One of the great diffculties of carrying out Terahertz experiments is the alignment of the laser beam that is
used to generate the Terahertz radiation. High precision and stability of the beam direction is required over
long time periods. Manual adjustments must be made regularly due to the undesired fluctuations of the laser
beam direction. A dynamic laser beam alignment system actively reduces misalignment from vibration sources,
thermal gradients and mechanical creep. Commercial automatic systems for laser beam stabilization exist but are
expensive especially when they must be employed in multiples. We have designed a system that is straightforward
and inexpensive using a simple mirror actuation device based on the concept of thermal expansion. Nichrome
wire coils surrounding four aluminium rods are used in the mirror actuator. By varying the current through
these coils the amount of expansion caused by the dissipated heat in the rods can be controlled. Our circuit
consists of a number of stages including a novel feedback design that prevents the rod from ever reaching its
maximum length. Our hardware implementation is able to automatically compensate laser beam pointing in
real-time and over extended periods of time.
The design of a motion detector as a robust velocity estimator for real-world applications is massively challenging. Apart from accuracy and reliability it is difficult to achieve operation in real-time. The design should also be small, low cost, low powered and easily integratible. The Reichardt Correlator is often chosen for velocity
estimation due to its accuracy. Unfortunately, the Reichardt Correlator is not a robust estimator of velocity as its output depends on specific aspects of stimuli such as the brightness and spatial frequency. In the literature, robustness is usually achieved through a highly elaborated Reichardt Correlator. Many of these elaborations are difficult to implement in VLSI and they impact significantly on the ability of the motion detector to operate in
real-time. Our simple hardware approach is an analog/digital hybrid in VLSI that utilizes a simple front-end design for the pre-processing of input and does not require a specialised VLSI process. The minimized analog parts improve the reliability and low power consumption of the system. The proposed digital part is simple,
compact and technology independent. Simulations verify that this design is capable of significantly reducing the dependency of the motion detection model on image brightness.
Insects with their amazing visual system are able to perform exceptional navigational feats. In order to
understand how they perform motion detection and velocity estimation, much work has been done in the past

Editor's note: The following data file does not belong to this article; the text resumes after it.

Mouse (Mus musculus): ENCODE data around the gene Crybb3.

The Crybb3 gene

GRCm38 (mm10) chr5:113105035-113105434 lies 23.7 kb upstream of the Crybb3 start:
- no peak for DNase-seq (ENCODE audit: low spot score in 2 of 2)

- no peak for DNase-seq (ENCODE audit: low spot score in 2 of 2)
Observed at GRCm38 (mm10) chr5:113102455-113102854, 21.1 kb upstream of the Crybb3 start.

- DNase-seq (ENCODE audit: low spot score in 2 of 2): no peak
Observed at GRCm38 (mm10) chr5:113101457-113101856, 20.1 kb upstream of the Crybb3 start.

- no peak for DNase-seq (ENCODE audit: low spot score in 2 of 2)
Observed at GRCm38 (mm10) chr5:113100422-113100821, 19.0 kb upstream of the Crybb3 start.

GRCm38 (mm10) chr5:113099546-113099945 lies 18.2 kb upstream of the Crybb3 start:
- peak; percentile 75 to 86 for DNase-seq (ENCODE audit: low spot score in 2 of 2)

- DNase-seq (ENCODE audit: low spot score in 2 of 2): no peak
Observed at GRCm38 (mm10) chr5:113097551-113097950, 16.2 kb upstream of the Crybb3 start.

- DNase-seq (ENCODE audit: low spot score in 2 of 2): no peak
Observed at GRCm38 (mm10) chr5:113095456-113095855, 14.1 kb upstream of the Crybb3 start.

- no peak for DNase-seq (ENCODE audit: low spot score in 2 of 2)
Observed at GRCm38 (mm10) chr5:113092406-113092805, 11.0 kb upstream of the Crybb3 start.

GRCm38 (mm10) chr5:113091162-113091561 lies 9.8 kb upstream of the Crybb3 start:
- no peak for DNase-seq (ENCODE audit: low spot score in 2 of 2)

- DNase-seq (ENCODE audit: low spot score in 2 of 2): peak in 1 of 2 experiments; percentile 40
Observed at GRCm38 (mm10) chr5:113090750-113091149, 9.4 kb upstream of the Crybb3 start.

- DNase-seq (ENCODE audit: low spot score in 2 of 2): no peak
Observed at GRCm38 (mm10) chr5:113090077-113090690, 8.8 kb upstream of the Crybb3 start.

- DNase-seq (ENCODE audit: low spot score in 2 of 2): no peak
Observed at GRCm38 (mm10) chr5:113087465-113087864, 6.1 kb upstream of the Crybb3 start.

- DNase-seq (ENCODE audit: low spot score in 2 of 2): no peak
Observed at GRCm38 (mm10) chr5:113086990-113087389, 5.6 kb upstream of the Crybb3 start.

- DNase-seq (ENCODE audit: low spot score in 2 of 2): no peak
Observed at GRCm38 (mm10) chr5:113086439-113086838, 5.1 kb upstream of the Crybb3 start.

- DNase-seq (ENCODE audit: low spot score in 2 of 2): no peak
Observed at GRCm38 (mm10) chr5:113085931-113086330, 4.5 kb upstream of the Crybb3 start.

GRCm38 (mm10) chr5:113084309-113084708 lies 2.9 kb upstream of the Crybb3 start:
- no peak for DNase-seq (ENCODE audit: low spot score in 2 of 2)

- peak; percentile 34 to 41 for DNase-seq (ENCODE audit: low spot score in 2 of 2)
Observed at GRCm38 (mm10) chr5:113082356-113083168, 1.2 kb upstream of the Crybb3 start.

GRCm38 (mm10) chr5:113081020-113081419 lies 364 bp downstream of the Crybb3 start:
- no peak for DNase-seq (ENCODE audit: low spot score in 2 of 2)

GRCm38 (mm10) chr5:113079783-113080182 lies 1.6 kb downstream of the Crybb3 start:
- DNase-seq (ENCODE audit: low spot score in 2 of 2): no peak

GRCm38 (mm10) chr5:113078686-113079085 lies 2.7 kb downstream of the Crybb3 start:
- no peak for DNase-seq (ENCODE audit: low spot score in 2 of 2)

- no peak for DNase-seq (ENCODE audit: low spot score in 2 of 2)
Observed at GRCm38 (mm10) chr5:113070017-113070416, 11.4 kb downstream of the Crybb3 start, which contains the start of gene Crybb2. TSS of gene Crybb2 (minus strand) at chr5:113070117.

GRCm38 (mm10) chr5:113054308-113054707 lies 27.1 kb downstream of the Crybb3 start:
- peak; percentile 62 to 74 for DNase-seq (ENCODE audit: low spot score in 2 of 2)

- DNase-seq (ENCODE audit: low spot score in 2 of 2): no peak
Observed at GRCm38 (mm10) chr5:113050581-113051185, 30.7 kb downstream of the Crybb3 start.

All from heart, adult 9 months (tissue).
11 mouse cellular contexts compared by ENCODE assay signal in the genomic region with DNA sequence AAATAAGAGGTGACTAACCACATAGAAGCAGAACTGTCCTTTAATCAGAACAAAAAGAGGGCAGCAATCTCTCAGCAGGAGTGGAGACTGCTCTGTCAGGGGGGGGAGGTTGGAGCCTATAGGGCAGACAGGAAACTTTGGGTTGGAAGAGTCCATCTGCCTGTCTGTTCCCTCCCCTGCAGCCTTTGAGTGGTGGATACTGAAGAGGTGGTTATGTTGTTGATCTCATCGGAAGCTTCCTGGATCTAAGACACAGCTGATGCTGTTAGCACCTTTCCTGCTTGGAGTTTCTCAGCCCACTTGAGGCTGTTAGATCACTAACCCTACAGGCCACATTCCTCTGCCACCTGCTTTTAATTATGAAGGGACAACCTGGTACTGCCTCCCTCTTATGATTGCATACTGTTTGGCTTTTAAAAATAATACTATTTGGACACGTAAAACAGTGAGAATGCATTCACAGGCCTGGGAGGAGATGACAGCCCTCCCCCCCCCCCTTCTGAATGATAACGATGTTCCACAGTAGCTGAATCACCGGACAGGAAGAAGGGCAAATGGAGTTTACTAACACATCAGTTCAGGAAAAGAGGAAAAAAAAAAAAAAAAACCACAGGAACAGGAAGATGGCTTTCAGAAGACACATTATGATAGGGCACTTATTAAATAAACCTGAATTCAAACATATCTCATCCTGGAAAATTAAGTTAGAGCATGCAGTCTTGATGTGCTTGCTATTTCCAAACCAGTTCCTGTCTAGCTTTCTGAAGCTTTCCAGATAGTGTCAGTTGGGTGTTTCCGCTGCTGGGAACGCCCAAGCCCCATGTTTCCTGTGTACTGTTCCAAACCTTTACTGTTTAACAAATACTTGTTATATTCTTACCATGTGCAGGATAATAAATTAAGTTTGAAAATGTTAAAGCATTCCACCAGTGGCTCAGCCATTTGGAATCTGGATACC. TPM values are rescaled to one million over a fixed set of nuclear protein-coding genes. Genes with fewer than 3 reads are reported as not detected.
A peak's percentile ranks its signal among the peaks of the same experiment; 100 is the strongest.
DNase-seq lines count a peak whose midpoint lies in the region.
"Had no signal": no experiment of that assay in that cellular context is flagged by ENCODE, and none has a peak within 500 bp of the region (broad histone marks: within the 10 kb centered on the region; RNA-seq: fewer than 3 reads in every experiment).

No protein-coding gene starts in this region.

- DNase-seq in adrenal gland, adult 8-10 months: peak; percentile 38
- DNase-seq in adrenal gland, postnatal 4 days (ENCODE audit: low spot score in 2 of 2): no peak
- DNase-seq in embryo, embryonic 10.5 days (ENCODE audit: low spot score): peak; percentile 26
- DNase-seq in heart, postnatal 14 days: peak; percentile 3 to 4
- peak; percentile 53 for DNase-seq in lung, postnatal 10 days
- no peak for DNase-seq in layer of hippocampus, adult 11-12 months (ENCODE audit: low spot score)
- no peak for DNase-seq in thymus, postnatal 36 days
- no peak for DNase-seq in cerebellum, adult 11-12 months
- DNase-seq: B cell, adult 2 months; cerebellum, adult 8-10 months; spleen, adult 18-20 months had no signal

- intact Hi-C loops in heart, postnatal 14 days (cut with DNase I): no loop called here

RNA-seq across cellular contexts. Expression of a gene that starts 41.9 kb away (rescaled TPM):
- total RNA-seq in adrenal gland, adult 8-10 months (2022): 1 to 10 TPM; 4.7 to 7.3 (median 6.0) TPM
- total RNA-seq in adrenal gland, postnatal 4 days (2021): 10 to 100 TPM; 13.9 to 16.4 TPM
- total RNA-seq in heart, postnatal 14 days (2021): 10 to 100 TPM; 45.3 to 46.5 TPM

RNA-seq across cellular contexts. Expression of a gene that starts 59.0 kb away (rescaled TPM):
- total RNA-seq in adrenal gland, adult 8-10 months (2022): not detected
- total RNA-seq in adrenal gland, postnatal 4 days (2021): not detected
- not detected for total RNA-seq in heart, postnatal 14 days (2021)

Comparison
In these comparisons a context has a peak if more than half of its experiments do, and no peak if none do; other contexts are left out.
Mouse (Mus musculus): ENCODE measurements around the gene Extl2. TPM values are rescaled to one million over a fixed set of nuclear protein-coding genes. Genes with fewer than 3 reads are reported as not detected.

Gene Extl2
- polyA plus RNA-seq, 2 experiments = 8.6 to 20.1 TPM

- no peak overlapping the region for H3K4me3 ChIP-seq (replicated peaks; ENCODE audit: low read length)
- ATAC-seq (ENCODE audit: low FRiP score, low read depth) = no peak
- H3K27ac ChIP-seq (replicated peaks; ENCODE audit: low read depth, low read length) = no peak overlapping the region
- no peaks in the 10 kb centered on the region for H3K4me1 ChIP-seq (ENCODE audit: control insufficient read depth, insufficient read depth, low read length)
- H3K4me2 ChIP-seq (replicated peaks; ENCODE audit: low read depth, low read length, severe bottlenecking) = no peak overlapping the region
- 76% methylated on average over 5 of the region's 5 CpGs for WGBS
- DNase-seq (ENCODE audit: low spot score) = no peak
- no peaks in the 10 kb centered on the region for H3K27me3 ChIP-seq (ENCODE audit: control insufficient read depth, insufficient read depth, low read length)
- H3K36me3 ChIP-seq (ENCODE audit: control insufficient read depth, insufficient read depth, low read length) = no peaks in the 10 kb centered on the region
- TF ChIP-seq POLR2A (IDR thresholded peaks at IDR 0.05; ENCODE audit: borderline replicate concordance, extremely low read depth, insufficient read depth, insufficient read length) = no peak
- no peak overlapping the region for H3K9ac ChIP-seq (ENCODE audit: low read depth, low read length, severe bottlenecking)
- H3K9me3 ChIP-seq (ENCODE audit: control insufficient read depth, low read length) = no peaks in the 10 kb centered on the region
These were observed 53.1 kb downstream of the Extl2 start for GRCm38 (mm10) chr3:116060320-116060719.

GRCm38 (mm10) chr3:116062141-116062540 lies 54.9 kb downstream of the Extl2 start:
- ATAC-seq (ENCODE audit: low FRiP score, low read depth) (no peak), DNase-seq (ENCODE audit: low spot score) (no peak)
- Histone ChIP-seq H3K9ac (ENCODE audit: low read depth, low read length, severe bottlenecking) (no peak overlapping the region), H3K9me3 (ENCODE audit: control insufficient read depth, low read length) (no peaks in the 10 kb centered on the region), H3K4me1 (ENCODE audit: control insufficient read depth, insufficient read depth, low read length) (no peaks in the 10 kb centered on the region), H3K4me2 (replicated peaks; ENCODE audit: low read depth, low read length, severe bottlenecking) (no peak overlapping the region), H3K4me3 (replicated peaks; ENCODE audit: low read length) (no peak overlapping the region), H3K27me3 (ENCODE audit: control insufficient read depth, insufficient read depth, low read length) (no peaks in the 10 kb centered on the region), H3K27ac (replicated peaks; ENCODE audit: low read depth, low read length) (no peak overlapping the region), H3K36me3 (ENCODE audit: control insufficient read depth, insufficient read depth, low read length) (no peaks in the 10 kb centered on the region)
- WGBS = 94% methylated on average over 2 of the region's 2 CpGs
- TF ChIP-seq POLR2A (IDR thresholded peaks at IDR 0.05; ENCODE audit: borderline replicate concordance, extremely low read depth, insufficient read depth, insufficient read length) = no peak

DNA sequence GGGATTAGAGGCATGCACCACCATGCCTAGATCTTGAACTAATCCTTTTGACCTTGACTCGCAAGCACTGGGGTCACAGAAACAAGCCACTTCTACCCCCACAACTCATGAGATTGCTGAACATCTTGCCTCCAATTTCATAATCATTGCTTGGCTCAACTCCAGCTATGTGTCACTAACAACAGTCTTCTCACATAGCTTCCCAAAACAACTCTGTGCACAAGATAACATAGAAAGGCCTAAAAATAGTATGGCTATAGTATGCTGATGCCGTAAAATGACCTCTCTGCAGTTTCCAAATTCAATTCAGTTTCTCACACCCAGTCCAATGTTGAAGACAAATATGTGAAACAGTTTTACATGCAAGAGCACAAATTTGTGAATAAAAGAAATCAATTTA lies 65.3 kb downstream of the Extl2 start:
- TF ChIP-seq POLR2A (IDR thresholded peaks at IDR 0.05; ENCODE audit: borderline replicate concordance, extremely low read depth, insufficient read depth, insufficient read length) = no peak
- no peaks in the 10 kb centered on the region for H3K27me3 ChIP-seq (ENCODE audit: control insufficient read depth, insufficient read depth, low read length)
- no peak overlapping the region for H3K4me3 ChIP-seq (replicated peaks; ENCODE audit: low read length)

40 years and many models of motion detection have been proposed. One of the earliest and most prominent
models is the Reichardt correlator model. We have elaborated the Reichardt correlator model to include
additional non-linearities that mimic known properties of the insect motion pathway, including logarithmic
encoding of luminance and saturation at various stages of processing. In this paper, we compare the response
of our elaborated model with recordings from fly HS neurons to naturalistic image panoramas. Such responses
are dominated by noise which is largely non-random. Deviations in the correlator response are likely due to
the structure of the visual scene, which we term Pattern noise. Pattern noise is investigated by implementing
saturation at different stages in our model and comparison of each of these models with the physiological data
from the fly is performed using cross covariance technique.
Proc. SPIE. 6414, Smart Structures, Devices, and Systems III
KEYWORDS: Digital signal processing, Detection and tracking algorithms, Data modeling, Spatial frequencies, Sensors, Motion detection, Very large scale integration, Analog electronics, Motion models, Optical correlators
A small low-cost motion detector would have widespread applications in visual control systems such as miniature
unmanned aerial vehicles and collision avoidance systems. In the last 20 years a number of analog VLSI chips have
been developed which incorporate both photodetection and motion computation on the same chip. Nevertheless,
artificial real-time vision and simple seeing systems remain a massive challenge mainly because the environment
greatly impacts on their performance. On the other hand, biological systems have, through years of evolution,
come up with a number of simple but clever solutions. The Reichardt Correlator is a biologically inspired model
for motion detection. However, the basic model is not a robust estimator of velocity. The accuracy and reliability